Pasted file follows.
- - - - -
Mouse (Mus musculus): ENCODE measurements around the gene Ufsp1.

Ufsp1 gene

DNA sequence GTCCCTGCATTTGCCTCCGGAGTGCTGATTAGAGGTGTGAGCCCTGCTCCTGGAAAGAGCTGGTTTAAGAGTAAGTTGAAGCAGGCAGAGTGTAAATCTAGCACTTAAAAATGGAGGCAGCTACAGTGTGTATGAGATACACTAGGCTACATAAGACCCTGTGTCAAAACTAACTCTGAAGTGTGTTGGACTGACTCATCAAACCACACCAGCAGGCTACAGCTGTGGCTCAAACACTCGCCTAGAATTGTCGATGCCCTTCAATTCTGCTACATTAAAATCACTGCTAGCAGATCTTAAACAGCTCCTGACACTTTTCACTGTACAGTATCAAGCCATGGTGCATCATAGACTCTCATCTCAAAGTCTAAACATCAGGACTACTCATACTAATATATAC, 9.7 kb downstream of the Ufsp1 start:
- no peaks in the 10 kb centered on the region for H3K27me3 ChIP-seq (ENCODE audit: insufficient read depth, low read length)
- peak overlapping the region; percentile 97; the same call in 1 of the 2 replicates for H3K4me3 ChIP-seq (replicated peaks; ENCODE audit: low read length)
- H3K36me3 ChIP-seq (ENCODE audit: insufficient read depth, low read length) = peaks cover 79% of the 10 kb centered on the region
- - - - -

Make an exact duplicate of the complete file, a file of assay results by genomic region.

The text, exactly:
Mouse (Mus musculus): ENCODE measurements around the gene Ufsp1.

Ufsp1 gene

DNA sequence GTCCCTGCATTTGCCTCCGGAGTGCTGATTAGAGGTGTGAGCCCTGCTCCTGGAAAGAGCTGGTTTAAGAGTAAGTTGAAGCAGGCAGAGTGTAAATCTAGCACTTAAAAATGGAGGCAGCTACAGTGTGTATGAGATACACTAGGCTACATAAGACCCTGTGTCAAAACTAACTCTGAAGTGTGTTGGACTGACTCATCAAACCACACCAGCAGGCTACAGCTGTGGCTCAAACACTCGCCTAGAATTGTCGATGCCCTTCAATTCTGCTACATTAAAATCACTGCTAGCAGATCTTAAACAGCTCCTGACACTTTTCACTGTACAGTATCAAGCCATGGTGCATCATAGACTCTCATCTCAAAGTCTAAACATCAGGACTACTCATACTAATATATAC, 9.7 kb downstream of the Ufsp1 start:
- no peaks in the 10 kb centered on the region for H3K27me3 ChIP-seq (ENCODE audit: insufficient read depth, low read length)
- peak overlapping the region; percentile 97; the same call in 1 of the 2 replicates for H3K4me3 ChIP-seq (replicated peaks; ENCODE audit: low read length)
- H3K36me3 ChIP-seq (ENCODE audit: insufficient read depth, low read length) = peaks cover 79% of the 10 kb centered on the region